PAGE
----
Birkat Kohanim in a Shiva House

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by R. Daniel Mann

Question: I was surprised to find, in a shiva minyan, an avel who did Birkat Kohanim. I didn’t know whether to tell him that I had never seen this before. Was it okay that he did so? 

Answer: Generally, an avel is obligated in all the mitzvot, with a prominent exception being not wearing tefillin on the first day of aveilut because he is not fit to connect with the grandeur of tefillin (Berachot 11a). So, ostensibly there would have to be a good reason to deprive an avel who is a kohen from doing Birkat Kohanim, and there is no explicit source in Chazal that this is the case. 

The Mordechai (Megilla 817), in discussing that a kohen who will not do Birkat Kohanim must not be in shul when the kohanim are called, which obligates him to go up, mentions an avel during the 12 months for his parents as one who does not duchen, according to the minhag. The Beit Yosef (Orach Chayim 128) wonders what the logic of the minhag could be, but he cites a Shibolei Haleket that there is a need for a kohen to be in a state of simcha in order to do Birkat Kohanim. This is also the logic behind the Ashkenazi minhag to do Birkat Kohanim only on Yom Tov (Rama, OC 128:44; see more on the topic in Living the Halachic Process III, A-17). There is even a related Ashkenazi minhag that single men do not duchen because they do not “dwell in happiness” (see ibid.) The Shulchan Aruch (ad loc.) does not accept either of these minhagim (Ashkenazim accept the former), but regarding shiva, he does instruct the avel to leave the place of davening before the kohanim are called (i.e., before they start R’tzei – Be’ur Halacha ad loc.). 

The Shiyarei Knesset Hagedola compares the avel during shiva to the situation of all on Tisha B’av, where according to some (including minhag Yerushalayim) there is no Birkat Kohanim in Shacharit, because the first part of Tisha B’av is the antithesis of happiness (not all agree; see opinions in Eliya Rabba 559:13; R. Akiva Eiger to Magen Avraham 131:10). Some distinguish because on Tisha B’av the mitzva is only delayed until the afternoon and because the entire congregation is in aveilut (see Yabia Omer IV, Yoreh Deah 32). The Radbaz (I:1) does not see any reason for the avel to give up his mitzva.

Based on the idea that the avel sets the tone for the entire minyan¸ the minhag in many places is that no one does Birkat Kohanim and, according to some, the chazan does not recite Elokeinu vei’lokei….in a shiva house (Ishei Yisrael 24:50). However, many refer to a minhag Yerushalayim to do Birkat Kohanim there (ibid.; Gesher Hachayim, vol. I, p. 205). According to this minhag, even the avel can and likely should do so himself. After all, since it is only a minhag for a kohen to refrain and it is a Torah-level obligation for a kohen to duchen, it is problematic for a kohen/avel to not take part. We have seen that the kohen should walk out before R’tzei, but this tension makes it understandable if he takes part himself. (It is not clear why he must walk out considering that our minhag is to not call kohanim until right before the Birkat Kohanim, which is too late for them to go up (see Shulchan Aruch ibid. 8), but this is apparently the minhag). Therefore, whether the shiva house in question was in Yerushalayim¸ so that the avel may have been right, or elsewhere, since fundamentally he did nothing wrong, there is no need to get involved. (If you feared that he will be embarrassed if “corrected” on another day, you could have mentioned to him after davening that there are different opinions and asked whether he received a ruling.)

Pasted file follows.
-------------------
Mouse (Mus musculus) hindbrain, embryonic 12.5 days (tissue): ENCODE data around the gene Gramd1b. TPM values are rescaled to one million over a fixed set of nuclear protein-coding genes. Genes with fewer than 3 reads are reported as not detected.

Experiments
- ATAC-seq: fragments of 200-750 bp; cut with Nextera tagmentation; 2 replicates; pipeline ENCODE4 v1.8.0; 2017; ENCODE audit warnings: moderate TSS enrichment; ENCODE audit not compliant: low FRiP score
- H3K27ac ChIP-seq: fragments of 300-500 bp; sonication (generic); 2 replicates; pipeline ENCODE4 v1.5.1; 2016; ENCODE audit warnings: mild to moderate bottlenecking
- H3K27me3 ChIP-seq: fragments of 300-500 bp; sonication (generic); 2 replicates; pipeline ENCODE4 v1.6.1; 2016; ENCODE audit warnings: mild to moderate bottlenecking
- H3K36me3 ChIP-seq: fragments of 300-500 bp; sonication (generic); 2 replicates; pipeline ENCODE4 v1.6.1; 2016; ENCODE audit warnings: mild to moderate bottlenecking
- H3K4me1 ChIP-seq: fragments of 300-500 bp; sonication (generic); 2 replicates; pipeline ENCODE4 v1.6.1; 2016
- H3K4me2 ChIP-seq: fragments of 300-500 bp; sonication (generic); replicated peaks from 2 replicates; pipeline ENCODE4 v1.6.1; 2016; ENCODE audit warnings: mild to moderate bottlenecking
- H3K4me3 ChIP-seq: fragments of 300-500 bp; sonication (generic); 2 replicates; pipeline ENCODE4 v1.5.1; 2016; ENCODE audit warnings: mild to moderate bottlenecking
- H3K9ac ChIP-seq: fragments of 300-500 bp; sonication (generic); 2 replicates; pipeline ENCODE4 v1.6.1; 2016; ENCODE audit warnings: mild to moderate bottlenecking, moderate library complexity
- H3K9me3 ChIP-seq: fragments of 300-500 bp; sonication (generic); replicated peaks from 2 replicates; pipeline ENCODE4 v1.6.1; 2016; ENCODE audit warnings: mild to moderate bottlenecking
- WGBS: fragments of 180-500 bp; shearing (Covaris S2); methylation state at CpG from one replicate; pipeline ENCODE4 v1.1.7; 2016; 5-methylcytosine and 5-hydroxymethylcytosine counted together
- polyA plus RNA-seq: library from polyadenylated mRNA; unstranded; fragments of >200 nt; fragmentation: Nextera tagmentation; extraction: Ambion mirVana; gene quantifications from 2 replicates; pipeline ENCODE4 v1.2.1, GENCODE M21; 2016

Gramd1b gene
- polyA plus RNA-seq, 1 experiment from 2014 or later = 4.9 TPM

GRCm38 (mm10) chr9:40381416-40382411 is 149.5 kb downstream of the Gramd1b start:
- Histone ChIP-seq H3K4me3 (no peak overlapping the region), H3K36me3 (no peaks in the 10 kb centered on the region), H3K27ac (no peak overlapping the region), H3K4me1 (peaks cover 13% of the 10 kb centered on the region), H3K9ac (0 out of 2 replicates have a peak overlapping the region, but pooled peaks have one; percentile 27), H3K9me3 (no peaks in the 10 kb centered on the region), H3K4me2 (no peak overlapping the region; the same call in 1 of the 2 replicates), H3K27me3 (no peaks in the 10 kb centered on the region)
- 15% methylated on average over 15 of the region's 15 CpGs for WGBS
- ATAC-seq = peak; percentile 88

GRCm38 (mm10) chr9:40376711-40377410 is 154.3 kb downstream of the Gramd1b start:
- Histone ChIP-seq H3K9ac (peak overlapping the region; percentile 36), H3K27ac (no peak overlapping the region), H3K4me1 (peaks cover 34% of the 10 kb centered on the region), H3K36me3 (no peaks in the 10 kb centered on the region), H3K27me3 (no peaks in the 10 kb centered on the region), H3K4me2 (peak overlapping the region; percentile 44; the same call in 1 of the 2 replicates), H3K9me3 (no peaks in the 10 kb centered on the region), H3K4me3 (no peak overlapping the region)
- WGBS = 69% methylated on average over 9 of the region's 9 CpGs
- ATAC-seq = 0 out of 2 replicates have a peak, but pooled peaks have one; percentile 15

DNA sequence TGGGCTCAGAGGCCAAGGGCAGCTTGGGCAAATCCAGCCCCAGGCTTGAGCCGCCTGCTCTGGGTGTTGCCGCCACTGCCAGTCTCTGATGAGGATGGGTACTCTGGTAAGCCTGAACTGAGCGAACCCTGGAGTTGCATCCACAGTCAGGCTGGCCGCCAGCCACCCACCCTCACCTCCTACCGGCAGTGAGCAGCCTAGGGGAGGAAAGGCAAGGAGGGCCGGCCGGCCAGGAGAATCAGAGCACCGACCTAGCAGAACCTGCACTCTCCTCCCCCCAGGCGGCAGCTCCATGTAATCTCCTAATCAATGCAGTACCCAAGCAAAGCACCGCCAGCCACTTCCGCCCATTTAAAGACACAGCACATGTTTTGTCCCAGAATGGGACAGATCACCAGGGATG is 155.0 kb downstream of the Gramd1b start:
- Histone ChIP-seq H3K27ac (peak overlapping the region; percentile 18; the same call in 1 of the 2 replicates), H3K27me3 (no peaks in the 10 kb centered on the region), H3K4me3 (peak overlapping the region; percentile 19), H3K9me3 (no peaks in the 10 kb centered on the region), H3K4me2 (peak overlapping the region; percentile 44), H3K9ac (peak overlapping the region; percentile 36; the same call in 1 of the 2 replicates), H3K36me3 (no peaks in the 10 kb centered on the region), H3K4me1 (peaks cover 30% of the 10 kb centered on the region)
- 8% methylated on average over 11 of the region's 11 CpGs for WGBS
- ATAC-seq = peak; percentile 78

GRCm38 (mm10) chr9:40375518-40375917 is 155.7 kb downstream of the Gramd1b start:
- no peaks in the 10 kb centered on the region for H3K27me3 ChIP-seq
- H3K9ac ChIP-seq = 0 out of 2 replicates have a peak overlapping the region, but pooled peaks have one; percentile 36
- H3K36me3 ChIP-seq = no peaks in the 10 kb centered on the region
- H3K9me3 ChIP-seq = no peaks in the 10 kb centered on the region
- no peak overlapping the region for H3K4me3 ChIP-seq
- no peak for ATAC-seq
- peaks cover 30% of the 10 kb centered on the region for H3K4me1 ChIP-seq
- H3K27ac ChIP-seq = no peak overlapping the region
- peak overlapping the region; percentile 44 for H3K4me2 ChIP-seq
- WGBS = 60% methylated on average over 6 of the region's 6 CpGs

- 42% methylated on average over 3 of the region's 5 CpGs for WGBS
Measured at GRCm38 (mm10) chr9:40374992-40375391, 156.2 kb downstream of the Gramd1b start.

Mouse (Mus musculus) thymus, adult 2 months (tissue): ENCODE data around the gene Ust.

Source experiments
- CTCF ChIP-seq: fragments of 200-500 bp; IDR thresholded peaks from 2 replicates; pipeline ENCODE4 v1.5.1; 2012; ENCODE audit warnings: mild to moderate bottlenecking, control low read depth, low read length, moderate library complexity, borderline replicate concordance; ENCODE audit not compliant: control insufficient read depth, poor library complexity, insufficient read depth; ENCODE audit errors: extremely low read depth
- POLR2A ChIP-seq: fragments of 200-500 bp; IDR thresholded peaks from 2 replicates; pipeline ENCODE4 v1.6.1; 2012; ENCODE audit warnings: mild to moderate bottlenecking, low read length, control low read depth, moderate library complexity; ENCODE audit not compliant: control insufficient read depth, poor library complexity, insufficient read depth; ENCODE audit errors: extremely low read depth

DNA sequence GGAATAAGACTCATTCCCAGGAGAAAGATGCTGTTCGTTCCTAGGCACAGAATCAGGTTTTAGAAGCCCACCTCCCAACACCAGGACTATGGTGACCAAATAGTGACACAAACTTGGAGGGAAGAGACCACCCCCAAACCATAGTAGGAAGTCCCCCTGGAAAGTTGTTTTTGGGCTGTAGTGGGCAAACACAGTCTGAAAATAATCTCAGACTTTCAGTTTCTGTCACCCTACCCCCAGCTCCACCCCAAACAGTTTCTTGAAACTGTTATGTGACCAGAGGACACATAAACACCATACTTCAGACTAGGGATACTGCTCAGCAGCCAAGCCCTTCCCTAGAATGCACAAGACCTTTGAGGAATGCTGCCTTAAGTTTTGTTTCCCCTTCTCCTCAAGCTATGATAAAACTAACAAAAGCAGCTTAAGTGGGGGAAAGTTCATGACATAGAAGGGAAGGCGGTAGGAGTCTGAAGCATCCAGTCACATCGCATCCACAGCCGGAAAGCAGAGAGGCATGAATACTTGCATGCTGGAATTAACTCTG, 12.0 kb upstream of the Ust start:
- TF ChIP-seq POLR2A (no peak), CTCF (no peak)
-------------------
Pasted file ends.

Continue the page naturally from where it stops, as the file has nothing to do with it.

If the avel follows the standard minhag (i.e., does not do Birkat Kohanim), what does he do about walking out if he is the chazan? There is a major question (which we wrote about in this column, Vayeira 5780) whether a kohen who is a chazan should ever do Birkat Kohanim; he certainly should not if he might get confused (see Shulchan Aruch, OC 128:20 with commentators). Therefore, the avel/chazan need not leave whether or not other kohanim are reciting Birkat Kohanim

About Gil Student

Rabbi Gil Student is the Publisher and Editor-in-Chief of, a leading website on Orthodox Jewish scholarly subjects, and the Book Editor of the Orthodox Union’s Jewish Action magazine. He writes a popular column on issues of Jewish law and thought featured in newspapers and magazines, including The Jewish Link, The Jewish Echo and The Vues. In the past, he has served as the President of the small Jewish publisher Yashar Books and as the Managing Editor of OU Press. Rabbi Student serves on the Executive Committee of the Rabbinical Council of America. He also serves on the Editorial Boards of Jewish Action magazine, the Journal of Halacha and Contemporary Society and the Achieve Journal of Behavioral Health, Religion & Community, as well as the Board of OU Press. He has published five English books, the most recent titled Search Engine volume 2: Finding Meaning in Jewish Texts -- Jewish Leadership, and served as the American editor for Morasha Kehillat Yaakov: Essays in Honour of Chief Rabbi Lord Jonathan Sacks.

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